This work will need no introduction to Bach fans. For others, this exciting music shows Bach at his most joyous and exuberant. It is the very music that claimed the crown of all the best tunes for the Lutherans after two centuries dominated by the Great Enemy. If you’re within evening-out distance of Plymouth, this’ll be a good evening out!
For the benefit of one of my readers who tells me he doesn’t know it, here’s a taster from amongst those available on youtube. Different performers venue and occasion of course, but same music.
A world premiere and a 150-year-old masterpiece, this Sunday (June 26th) at the Guildhall, Plymouth.
There’s nothing quite like Rossini’s Petite Messe Solennelle, a lovely and startlingly unique piece, and the main work in our forthcoming concert. Perhaps it takes a septuagenarian Old Master – as Rossini was in 1863 – to have the confidence to write something quite so cheekily uncharacteristic of its time. It certainly shows the complete mastery of a lifetime’s experience, together with an creative imagination undulled by age!
Also on the programme is a world premiere of Clive Jenkins’s Gaudeamus in Coro. This is a prelude and fugue with a difference: complex jazz-inspired rhythms make for another unique piece – and a challenging sing!
Anyone within evening-out distance of Plymouth may wish to note that tickets are cheaper in advance than on the door. Details at the choir website.
It’s time to give a mention to next week’s concert. Sunday April 10th at the Guildhall, Plymouth. We’re performing Haydn and Mozart. Haydn’s Creation Mass, along with Mozart’s great C Minor mass.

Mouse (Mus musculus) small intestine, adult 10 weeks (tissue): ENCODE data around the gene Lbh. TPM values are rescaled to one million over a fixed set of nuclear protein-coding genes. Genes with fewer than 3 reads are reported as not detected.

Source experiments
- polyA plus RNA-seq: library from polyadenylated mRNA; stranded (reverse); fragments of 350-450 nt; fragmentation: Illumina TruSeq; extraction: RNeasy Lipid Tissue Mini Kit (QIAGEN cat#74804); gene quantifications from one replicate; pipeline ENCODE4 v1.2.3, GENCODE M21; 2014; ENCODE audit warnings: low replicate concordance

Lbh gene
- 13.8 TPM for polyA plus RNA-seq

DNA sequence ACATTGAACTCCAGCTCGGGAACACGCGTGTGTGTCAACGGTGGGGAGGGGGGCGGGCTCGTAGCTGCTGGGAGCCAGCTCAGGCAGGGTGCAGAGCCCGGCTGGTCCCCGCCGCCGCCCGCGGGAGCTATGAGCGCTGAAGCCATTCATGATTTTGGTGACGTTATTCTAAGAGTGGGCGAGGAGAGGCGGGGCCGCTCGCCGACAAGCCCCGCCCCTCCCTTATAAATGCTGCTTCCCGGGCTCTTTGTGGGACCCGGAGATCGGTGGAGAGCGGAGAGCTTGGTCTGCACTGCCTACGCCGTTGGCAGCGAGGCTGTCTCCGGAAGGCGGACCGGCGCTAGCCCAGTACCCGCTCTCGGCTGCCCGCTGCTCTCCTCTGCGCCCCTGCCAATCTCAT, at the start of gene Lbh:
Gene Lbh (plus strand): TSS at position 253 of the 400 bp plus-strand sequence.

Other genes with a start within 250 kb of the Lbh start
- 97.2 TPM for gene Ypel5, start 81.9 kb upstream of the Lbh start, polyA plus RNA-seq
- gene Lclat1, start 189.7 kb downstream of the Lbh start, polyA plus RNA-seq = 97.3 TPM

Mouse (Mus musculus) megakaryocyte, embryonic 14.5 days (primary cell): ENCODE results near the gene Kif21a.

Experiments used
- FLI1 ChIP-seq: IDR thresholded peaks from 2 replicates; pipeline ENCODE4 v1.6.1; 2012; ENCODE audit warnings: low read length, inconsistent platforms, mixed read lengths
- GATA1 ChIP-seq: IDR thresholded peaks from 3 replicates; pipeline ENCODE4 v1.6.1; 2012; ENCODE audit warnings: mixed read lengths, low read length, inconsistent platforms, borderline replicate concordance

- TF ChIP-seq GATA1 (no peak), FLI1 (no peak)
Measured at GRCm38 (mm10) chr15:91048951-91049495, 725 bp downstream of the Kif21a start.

Of the two works, the Mozart is the one that really turns me on. This mass was left unfinished at his death, but what we have is an exciting and glorious work. To my mind, it leaves his better-known Requiem sounding almost dull by comparison. I expect an important reason for the Requiem’s popularity is that it’s not just one of Mozart’s great works, but also a safe and straightforward choice for anything more than a basic church choir, whereas the Mass is rather more challenging.
If you’re within evening-out distance of Plymouth, this concert should be worth seeing!
A week today (or rather yesterday, looking at the clock – Sunday 28th to be clear), we’re performing an autumn concert at the Guildhall, Plymouth. I understand tickets have sold well and they may no longer be easy to find, but if you can get one it should be fun.
On the programme are two medium-sized works. Rutter’s Magnificat is light, tuneful, very bubbly, yet good music and with a deeper, darker side: a Schubert for our times, though obviously a lot more modern, and quite a bit more challenging to perform.
Then the big crowd-puller: Orff’s Carmina Burana should need no introduction: no matter if you’re completely unmusical, you’re sure to have encountered something from it somewhere in an advert, soundtrack, sound effect, or something. A very big and very distinctive sound, a collection of extremely bawdy mediæval poems that’d get us onto the sex offenders register if performed in English, and lots of fun. It’s many years since I last sung in it, but I still have fond memories of my first time as a young student, when I was just discovering some of the concepts in it with a soprano from the same choir.